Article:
Americus, Ga., is an under-developed gem. It has some beautiful old homes, some even antebellum.
It’s the home of Atlanta Falcons Coach Dan Reaves, former Cowboy coach Chan Gailey, and the beautiful Windsor Hotel. Habitat for Humanity is based there, as is Georgia Southwestern University.
It’s the “big city” eight miles east of Plains (the Andersonville prison and [very moving] POW museum is ten miles in the other direction), and my personal webmaster, Tommy Bass, is a native of the place. He still lives in its historic district.
Oh, and if you want to own its newspaper, the Americus Times-Recorder is for sale. So are the Chillicothe, Ohio, Gazette; the Yuma Daily Sun in Arizona; the Key West Citizen in Florida; and the Medicine Hat News in Alberta, Canada.
All these papers (there are 130 in all) are owned by the Thomson Corp. of Toronto. Thomson is dumping everything but its flagship Toronto Globe & Mail “so it can concentrate on its Internet businesses.” Thomson wants them all gone by the end of the year.
You may have heard of some assets Thomson’s keeping, most notably the West Publishing Group, which runs the Westlaw database service for lawyers. Maybe, with the proceeds of these sales, they’ll buy some other things.
I mention this not to denigrate Thomson, or cite its action as proof (as if more were needed) that the Internet is taking over the world. I mention this to point out a huge Internet opportunity just waiting to be seized.
Let’s go back to Americus again. Who (assuming they had a clue) is in the best position to organize and advocate the Americus market on the Internet? Who has the credibility to (if they were interested) help Americus’s businesses get online and succeed there? Who has the megaphone to push Americus’s leaders into getting the broadband Internet access they so desperately need to grow?
That’s right, class, it’s the newspaper.
The fact that newspapers, which are still convinced (wrongly) that they’re “monopolies,” haven’t seized the Internet opportunity doesn’t mean they’re not the perfect platform for doing so.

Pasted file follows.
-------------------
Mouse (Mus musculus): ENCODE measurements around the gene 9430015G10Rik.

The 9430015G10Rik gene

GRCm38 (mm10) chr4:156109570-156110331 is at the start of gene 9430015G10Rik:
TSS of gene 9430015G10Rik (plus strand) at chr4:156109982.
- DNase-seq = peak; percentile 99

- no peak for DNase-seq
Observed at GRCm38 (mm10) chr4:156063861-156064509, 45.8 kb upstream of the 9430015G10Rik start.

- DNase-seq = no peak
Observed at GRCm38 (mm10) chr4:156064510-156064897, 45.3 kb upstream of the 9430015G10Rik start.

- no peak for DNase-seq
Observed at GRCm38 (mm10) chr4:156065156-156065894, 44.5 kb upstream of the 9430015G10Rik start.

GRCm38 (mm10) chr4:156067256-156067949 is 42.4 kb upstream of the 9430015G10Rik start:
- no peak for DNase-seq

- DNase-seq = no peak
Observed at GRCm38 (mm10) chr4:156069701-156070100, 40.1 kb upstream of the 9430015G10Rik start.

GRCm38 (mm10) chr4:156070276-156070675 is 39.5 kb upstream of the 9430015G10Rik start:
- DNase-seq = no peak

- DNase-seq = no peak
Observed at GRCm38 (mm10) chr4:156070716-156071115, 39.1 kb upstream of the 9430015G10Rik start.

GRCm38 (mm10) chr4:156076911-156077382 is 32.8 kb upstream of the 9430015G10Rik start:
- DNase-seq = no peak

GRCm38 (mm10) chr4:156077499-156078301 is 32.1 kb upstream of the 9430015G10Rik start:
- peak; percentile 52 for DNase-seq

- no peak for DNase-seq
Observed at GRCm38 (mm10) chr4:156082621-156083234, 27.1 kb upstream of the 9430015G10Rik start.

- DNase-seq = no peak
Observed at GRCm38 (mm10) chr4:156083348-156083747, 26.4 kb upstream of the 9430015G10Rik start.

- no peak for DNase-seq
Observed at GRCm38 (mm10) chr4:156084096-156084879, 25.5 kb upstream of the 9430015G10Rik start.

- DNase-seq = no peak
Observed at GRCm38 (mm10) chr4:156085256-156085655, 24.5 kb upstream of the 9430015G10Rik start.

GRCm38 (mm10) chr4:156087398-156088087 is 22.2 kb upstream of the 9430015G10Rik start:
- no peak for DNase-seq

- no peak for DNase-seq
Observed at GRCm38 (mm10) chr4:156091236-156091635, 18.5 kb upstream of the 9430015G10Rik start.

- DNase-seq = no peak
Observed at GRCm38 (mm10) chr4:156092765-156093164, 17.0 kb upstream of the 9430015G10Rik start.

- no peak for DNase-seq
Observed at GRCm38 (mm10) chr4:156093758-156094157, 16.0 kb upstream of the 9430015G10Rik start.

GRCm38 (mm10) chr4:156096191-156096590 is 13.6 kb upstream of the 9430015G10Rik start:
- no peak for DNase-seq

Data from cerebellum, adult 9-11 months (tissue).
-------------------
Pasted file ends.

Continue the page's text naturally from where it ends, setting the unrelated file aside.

Newspapers have the writers, the editors and the point of view the Net so badly needs to build local audiences.
Newspapers have the sales staffs and the market credibility to lure business online.
Newspapers have the contacts to link schools, colleges, and charities with their markets, volunteers and donors.
Now I’ll admit that no newspaper, or newspaper chain, has yet seized this opportunity. The Atlanta Journal-Constitution, which says it gets 21 million monthly page views, has done a better job than anyone, but the competition’s weak and their visibility isn’t nearly as high as they think it is.
Jupiter Communications says local online advertising will be a $2.7 billion market two years from now, expanding its overall share of the web ad market from 14 percent to 24 percent in the process. And that’s just the advertising potential – if you leverage that into local e-commerce, you’re talking serious money.
When Kurt Vonnegut actually gave a commencement address (at my alma mater, Rice University) a few years ago, the point he made most clearly is that most of us will end up, not rich and famous, but as ordinary men and women helping build our communities. He called this a noble calling. I agree with him. Here’s your opportunity.